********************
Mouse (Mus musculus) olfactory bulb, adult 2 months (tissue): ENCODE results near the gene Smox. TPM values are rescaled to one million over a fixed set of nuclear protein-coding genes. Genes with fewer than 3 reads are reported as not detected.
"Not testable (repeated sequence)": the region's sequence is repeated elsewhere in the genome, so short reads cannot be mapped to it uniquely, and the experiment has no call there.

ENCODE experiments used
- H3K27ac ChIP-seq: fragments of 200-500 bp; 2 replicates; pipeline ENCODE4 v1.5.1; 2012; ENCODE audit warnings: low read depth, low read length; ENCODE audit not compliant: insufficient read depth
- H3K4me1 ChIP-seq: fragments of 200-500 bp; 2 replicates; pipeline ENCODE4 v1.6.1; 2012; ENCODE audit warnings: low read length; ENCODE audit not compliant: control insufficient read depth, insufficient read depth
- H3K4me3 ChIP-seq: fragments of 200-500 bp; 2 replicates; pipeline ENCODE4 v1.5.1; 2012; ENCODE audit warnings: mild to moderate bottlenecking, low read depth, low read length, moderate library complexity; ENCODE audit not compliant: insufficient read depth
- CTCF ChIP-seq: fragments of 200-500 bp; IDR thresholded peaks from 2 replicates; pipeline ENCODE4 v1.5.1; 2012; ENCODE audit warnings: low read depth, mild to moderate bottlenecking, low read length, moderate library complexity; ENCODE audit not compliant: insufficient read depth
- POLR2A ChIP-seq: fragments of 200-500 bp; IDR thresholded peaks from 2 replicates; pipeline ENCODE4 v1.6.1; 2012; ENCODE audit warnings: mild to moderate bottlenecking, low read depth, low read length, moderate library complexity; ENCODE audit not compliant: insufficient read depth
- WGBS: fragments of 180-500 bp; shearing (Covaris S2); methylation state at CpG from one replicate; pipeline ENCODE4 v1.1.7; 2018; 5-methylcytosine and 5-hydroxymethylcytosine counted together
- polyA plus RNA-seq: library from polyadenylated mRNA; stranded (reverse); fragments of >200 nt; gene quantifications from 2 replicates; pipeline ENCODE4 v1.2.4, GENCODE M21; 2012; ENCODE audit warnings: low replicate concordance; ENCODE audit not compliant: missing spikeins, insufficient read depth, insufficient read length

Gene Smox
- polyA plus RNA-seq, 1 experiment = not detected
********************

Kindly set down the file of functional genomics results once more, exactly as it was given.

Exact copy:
Mouse (Mus musculus) olfactory bulb, adult 2 months (tissue): ENCODE results near the gene Smox. TPM values are rescaled to one million over a fixed set of nuclear protein-coding genes. Genes with fewer than 3 reads are reported as not detected.
"Not testable (repeated sequence)": the region's sequence is repeated elsewhere in the genome, so short reads cannot be mapped to it uniquely, and the experiment has no call there.

ENCODE experiments used
- H3K27ac ChIP-seq: fragments of 200-500 bp; 2 replicates; pipeline ENCODE4 v1.5.1; 2012; ENCODE audit warnings: low read depth, low read length; ENCODE audit not compliant: insufficient read depth
- H3K4me1 ChIP-seq: fragments of 200-500 bp; 2 replicates; pipeline ENCODE4 v1.6.1; 2012; ENCODE audit warnings: low read length; ENCODE audit not compliant: control insufficient read depth, insufficient read depth
- H3K4me3 ChIP-seq: fragments of 200-500 bp; 2 replicates; pipeline ENCODE4 v1.5.1; 2012; ENCODE audit warnings: mild to moderate bottlenecking, low read depth, low read length, moderate library complexity; ENCODE audit not compliant: insufficient read depth
- CTCF ChIP-seq: fragments of 200-500 bp; IDR thresholded peaks from 2 replicates; pipeline ENCODE4 v1.5.1; 2012; ENCODE audit warnings: low read depth, mild to moderate bottlenecking, low read length, moderate library complexity; ENCODE audit not compliant: insufficient read depth
- POLR2A ChIP-seq: fragments of 200-500 bp; IDR thresholded peaks from 2 replicates; pipeline ENCODE4 v1.6.1; 2012; ENCODE audit warnings: mild to moderate bottlenecking, low read depth, low read length, moderate library complexity; ENCODE audit not compliant: insufficient read depth
- WGBS: fragments of 180-500 bp; shearing (Covaris S2); methylation state at CpG from one replicate; pipeline ENCODE4 v1.1.7; 2018; 5-methylcytosine and 5-hydroxymethylcytosine counted together
- polyA plus RNA-seq: library from polyadenylated mRNA; stranded (reverse); fragments of >200 nt; gene quantifications from 2 replicates; pipeline ENCODE4 v1.2.4, GENCODE M21; 2012; ENCODE audit warnings: low replicate concordance; ENCODE audit not compliant: missing spikeins, insufficient read depth, insufficient read length

Gene Smox
- polyA plus RNA-seq, 1 experiment = not detected